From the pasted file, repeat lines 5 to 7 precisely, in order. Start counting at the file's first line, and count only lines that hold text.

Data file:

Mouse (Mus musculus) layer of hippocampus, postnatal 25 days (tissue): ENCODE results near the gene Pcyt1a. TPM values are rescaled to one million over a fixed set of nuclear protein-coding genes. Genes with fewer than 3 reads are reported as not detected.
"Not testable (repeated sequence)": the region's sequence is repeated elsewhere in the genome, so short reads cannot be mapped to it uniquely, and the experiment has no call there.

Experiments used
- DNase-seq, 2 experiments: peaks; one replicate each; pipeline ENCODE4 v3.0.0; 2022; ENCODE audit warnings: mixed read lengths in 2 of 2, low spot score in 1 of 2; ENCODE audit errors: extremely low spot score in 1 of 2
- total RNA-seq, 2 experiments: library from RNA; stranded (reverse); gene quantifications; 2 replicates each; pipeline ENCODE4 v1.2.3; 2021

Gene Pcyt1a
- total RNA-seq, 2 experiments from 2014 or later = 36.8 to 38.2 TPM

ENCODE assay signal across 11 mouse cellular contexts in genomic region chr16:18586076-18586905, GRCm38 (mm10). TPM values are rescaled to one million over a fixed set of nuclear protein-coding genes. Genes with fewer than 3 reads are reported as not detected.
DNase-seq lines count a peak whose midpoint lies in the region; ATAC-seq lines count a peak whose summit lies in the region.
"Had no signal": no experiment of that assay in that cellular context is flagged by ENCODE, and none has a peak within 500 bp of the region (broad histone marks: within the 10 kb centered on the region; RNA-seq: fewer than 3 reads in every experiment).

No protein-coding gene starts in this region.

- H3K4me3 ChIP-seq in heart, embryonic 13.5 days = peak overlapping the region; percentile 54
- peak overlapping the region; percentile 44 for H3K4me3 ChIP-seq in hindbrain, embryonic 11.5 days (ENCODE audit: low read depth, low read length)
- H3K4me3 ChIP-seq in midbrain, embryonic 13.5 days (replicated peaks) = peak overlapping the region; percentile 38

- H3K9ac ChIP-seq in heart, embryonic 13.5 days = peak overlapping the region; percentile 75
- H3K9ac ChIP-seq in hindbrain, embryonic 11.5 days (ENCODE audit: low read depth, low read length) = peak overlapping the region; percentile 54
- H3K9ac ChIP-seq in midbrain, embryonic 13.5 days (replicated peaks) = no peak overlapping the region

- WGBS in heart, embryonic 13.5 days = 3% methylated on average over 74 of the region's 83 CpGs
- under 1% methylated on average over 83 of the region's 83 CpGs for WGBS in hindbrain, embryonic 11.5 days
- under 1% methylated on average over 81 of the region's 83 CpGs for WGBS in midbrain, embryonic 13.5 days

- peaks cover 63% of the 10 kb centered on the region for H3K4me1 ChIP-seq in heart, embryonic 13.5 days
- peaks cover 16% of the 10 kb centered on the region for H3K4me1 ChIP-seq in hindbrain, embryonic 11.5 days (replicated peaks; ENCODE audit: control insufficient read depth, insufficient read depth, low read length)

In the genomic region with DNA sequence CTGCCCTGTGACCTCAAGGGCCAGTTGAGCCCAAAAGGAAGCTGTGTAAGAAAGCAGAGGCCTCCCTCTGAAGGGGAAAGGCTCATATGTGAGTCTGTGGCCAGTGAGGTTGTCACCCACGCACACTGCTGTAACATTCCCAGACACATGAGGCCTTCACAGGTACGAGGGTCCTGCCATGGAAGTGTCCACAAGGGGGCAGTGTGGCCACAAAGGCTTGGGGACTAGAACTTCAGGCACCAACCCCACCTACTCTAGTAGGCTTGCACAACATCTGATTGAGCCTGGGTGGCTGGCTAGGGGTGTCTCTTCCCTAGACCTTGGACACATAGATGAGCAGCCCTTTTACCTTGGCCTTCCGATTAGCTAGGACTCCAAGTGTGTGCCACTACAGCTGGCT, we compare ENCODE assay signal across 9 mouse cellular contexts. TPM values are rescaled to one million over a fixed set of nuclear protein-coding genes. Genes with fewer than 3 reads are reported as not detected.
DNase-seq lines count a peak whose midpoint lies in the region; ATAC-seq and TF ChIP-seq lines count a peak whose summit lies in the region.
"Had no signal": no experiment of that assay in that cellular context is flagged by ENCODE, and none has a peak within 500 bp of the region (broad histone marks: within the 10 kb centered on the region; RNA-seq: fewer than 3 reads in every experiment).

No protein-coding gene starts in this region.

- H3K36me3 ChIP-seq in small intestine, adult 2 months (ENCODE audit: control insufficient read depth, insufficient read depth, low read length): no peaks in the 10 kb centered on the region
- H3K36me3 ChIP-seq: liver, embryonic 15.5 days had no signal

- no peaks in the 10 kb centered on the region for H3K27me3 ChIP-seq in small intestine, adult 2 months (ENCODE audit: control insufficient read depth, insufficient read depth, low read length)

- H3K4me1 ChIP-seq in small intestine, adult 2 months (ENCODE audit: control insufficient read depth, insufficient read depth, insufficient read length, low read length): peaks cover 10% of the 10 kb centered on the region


- total RNA-seq, 2 experiments: library from RNA; stranded (reverse); gene quantifications; 2 replicates each; pipeline ENCODE4 v1.2.3; 2021

Gene Pcyt1a
- total RNA-seq, 2 experiments from 2014 or later = 36.8 to 38.2 TPM